By Jacob Vaughn
Copy Editor/Fact Checker
It is hard to imagine some of the bigger performers of today as shy, unsure and awkward while on stage in front of their many fans. However, the truth is that most of them were like this at the start of their careers.
At The Free Man, a Cajun restaurant in Deep Ellum that hosts live music events and open mic events, Zoe Cimino, an up-and-coming singer-songwriter came prepared with only the lyrics and melody for her newly recorded single. She told Scotty Issacs, host of The Freeman’s open mic night, that she wanted to perform, but did not have any accompaniment for the night.
After a quick 15 minute rehearsal, Issacs and Cimino got on stage and performed her song for the first time. The comfort and confidence portrayed by these performers can only be obtained through years of practice and countless hours on stage. But where do most artists start?
Whether they are comedians, musicians or poets, many of them developed their stage personalities in local bars and coffee shops. According to the Dallas Observer, “[Open mics] empower the aspiring artist with the means to project confidence on stage while getting immediate feedback on their writing.”
In North Texas, there is an open mic night nearly every day of the week. Overall, these events are a great way for up-and-coming performers to get their feet wet and begin making connections in the local music scene.
Opening Bell Coffee shop is one of many places in North Texas that hosts these events. The coffee shop is home to the longest running open mic nights in Dallas since 2005.
“There are so many artists who come through here, who actually move on to be bigger and better things. People like Charley Crockett and Garrett Owen.” Steve Jackson, a local singer-songwriter and host of Opening Bell Coffee’s open mic nights, said in a promotional video. He said 18 artists who previously performed at Opening Bell Coffee appeared on “The Voice.”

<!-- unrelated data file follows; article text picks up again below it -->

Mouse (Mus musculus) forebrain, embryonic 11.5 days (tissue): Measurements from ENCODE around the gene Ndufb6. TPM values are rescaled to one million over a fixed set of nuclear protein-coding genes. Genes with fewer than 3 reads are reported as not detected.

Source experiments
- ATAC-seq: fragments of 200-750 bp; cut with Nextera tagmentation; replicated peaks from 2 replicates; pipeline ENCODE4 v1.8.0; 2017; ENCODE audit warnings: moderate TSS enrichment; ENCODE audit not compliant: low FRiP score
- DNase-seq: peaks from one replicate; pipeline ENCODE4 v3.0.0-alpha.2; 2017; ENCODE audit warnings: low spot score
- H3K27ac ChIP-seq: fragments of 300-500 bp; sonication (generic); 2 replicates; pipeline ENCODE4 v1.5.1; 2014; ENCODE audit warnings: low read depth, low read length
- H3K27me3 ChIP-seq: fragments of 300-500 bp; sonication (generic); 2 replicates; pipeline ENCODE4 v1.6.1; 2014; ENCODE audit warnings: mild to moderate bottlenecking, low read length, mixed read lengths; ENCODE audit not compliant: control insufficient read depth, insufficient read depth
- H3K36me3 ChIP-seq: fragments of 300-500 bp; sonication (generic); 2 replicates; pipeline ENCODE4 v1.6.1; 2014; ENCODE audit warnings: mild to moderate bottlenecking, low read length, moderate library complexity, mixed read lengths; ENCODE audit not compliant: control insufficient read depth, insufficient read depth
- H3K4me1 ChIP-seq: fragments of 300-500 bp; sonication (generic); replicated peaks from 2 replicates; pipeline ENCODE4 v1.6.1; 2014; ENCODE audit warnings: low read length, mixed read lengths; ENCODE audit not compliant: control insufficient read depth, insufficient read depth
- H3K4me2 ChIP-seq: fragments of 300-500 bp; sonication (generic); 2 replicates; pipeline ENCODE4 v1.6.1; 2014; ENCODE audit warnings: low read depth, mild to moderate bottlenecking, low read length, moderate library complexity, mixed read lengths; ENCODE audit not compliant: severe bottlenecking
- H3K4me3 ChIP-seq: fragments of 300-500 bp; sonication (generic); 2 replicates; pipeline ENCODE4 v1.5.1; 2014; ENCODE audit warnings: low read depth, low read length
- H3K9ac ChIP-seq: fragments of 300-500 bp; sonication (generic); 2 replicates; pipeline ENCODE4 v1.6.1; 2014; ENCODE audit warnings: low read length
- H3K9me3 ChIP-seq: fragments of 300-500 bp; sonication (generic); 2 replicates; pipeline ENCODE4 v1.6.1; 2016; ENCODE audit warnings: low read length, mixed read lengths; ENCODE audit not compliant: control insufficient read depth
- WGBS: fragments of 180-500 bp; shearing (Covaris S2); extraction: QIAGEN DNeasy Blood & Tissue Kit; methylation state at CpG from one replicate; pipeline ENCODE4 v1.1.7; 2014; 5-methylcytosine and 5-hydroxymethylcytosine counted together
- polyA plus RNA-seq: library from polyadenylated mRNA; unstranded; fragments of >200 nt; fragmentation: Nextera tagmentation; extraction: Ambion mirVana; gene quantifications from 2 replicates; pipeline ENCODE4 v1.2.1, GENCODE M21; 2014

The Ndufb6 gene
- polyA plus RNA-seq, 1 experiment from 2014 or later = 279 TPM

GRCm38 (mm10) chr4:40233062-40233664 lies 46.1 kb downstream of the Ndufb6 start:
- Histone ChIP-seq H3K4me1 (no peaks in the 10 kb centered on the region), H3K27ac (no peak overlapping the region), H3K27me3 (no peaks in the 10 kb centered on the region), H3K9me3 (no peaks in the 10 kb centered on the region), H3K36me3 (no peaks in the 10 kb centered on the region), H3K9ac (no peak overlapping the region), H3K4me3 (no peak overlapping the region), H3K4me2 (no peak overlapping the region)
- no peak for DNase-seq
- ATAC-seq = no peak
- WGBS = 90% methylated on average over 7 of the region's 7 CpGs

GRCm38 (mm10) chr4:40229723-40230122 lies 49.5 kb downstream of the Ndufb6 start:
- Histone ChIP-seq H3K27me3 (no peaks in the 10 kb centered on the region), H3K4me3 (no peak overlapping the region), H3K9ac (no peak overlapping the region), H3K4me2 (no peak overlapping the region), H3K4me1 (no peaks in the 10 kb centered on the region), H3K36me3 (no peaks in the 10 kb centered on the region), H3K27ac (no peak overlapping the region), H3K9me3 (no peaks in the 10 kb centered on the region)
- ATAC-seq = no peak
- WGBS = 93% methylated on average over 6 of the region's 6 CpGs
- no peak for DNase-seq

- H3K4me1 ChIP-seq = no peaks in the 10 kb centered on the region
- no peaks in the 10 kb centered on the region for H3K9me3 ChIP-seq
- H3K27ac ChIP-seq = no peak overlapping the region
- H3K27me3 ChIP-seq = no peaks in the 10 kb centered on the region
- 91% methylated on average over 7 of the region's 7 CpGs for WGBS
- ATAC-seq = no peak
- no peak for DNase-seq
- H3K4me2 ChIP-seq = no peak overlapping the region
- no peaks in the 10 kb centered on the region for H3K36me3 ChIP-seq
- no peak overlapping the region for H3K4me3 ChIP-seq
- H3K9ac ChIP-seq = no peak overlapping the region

There are plenty of benefits to playing open mics at the start of an artist’s career. “Better to know what it’s like to find yourself nervous, unready and even mildly humiliated at this stage than on one that takes a lot more organization to reach,” music writer Joe Hoten said in a blog post for dittomusic.com.
As an inexperienced performer, things are going to happen on stage that are not intentional. Open mic nights teach performers how to bounce back from these mistakes in the middle of a performance.
“Over time, you’ll become adept at glossing over interruptions like microphone squeals, the untimely dropping of plectrums, or everyone’s favorites – a guitar that simply must be tuned precisely now,” Hoten said.
“The excitement of playing for a live audience simply cannot be recreated while practicing in your bedroom,” Paul Metzger, Brookhaven College guitar ensemble adjunct, said. “I encourage anyone to just do it, record it and learn from it. [It’s] essential experience for anyone interested in musical performance.”